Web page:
Data show inflation is high, but do CT consumers still have faith in the economy?
On a sunny and cold Thursday in New Haven, cars lined up at Forbes Premium Fuel. Drivers waited to fill up on regular gas priced at $4.19 per gallon, lower than the statewide average. AAA recorded an average cost of $4.47 per gallon for regular fuel in Connecticut.
Under the awning, Eva Spivey was pumping gas and thinking ahead. “I’m going to get an electric car, definitely for my next car,” she said, “regardless of if the prices go down because this is ridiculous.” Spivey paid around $45 for 10 gallons of gas — she was buying mid-grade.
Consumer price index data released Thursday by the Bureau of Labor Statistics shows inflation is up 7.9% since last February before seasonal adjustment. That’s the largest yearly increase in over 40 years. Fuel has been hit the hardest: the energy index rose 25.6% in the last year, and gasoline rose 38%.
Gas prices rose 5.4% in February, according to the news release. But that index is likely to show the impact of Russia’s invasion of Ukraine on fuel prices next month, according to Don Klepper-Smith, chief economist and director of research at DataCore Partners.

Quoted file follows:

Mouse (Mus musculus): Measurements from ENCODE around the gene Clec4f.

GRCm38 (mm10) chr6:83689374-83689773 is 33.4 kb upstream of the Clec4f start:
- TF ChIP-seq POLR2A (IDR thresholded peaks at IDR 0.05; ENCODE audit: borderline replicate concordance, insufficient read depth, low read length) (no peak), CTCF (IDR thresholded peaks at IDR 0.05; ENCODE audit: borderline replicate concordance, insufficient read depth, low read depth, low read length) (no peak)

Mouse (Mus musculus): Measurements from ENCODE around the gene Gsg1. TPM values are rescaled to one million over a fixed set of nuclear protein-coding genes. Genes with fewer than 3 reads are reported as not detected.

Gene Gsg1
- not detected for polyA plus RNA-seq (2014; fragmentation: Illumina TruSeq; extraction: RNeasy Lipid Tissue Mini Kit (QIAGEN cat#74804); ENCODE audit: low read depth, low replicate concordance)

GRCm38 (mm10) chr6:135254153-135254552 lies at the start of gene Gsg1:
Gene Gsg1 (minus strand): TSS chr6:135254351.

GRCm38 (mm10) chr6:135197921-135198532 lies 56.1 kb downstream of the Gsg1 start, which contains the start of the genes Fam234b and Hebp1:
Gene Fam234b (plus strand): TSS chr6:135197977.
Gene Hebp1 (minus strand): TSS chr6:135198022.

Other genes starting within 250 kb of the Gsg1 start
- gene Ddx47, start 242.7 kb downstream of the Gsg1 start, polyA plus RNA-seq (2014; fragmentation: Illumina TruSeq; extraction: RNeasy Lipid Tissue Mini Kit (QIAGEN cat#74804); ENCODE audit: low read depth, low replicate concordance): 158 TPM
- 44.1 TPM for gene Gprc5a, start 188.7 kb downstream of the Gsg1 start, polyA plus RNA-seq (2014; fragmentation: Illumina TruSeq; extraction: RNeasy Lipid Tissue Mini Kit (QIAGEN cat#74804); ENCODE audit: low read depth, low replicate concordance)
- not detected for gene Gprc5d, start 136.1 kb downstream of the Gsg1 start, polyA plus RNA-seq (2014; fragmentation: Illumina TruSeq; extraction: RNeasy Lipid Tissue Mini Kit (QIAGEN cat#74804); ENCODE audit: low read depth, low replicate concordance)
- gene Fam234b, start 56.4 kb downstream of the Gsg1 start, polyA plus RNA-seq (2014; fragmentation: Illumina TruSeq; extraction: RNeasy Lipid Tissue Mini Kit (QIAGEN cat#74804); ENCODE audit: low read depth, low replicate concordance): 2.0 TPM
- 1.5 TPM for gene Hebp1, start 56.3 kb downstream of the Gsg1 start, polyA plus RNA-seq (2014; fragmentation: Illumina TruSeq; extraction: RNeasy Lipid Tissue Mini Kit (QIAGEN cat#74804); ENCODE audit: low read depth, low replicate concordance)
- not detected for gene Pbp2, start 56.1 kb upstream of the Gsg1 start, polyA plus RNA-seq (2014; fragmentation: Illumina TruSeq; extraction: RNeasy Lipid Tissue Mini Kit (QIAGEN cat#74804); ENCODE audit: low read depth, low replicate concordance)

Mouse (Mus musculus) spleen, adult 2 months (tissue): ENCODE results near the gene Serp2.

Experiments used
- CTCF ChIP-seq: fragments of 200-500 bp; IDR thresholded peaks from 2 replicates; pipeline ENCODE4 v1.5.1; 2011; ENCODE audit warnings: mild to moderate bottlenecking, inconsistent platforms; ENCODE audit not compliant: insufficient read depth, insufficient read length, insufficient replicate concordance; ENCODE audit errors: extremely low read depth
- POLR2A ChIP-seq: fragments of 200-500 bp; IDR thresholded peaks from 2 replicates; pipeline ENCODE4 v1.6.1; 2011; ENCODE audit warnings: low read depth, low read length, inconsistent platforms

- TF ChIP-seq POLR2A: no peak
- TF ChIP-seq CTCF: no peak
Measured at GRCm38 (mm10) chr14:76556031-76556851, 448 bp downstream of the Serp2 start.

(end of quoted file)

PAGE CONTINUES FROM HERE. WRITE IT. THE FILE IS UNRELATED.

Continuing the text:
But consumers don’t need data to understand that costs are up and Klepper-Smith said the negative impact on the economy won’t wait either. “If this situation does not get resolved within the next several months, then I think the probability of a recession becomes likely, because consumers spend as they feel,” he said.
Spivey said she hasn’t been driving any less, there’s no room in her life to cut out miles, and she expects gas prices to continue to rise. At the next pump over, Daymon Patterson filled up his truck with premium fuel. “Everytime I think about gas, I start crying,” he said with a chuckle.
Consumers are feeling the pinch, Klepper-Smith said. He found that these higher fuel prices mean Connecticut households will have to spend an additional $1,500 to $2,000 over the course of a year. That’s money they’re not spending elsewhere, he said.
“As goes the consumer economy, so goes the general economy,” Klepper-Smith said. Consumer confidence will be key to the next few months, he said, because consumers control two thirds of the economy through personal consumption. If they start spending less, the economy could slow down.
But consumers are resilient, Klepper-Smith said. At the pump, that proved to be true. Patterson said he thinks the economy is in decent shape, and he won’t be driving any less even with prices as they are. Spivey finished filling her tank, laughed, and said, "I'm just kind of trying to ride it out and get a better job."